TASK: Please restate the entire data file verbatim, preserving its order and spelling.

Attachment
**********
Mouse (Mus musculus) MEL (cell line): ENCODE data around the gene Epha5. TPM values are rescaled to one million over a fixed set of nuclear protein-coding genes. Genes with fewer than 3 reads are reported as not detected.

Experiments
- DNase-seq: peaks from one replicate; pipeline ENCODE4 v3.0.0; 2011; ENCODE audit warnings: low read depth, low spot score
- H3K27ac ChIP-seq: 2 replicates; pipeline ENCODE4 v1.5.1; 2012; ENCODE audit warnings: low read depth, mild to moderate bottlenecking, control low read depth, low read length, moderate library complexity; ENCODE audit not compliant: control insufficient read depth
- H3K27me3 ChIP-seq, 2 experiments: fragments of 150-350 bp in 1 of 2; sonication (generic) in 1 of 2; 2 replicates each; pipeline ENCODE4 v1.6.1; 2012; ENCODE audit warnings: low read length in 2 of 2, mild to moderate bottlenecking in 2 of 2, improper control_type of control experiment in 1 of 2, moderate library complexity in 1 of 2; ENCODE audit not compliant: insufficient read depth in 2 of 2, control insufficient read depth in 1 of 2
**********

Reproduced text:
Mouse (Mus musculus) MEL (cell line): ENCODE data around the gene Epha5. TPM values are rescaled to one million over a fixed set of nuclear protein-coding genes. Genes with fewer than 3 reads are reported as not detected.

Experiments
- DNase-seq: peaks from one replicate; pipeline ENCODE4 v3.0.0; 2011; ENCODE audit warnings: low read depth, low spot score
- H3K27ac ChIP-seq: 2 replicates; pipeline ENCODE4 v1.5.1; 2012; ENCODE audit warnings: low read depth, mild to moderate bottlenecking, control low read depth, low read length, moderate library complexity; ENCODE audit not compliant: control insufficient read depth
- H3K27me3 ChIP-seq, 2 experiments: fragments of 150-350 bp in 1 of 2; sonication (generic) in 1 of 2; 2 replicates each; pipeline ENCODE4 v1.6.1; 2012; ENCODE audit warnings: low read length in 2 of 2, mild to moderate bottlenecking in 2 of 2, improper control_type of control experiment in 1 of 2, moderate library complexity in 1 of 2; ENCODE audit not compliant: insufficient read depth in 2 of 2, control insufficient read depth in 1 of 2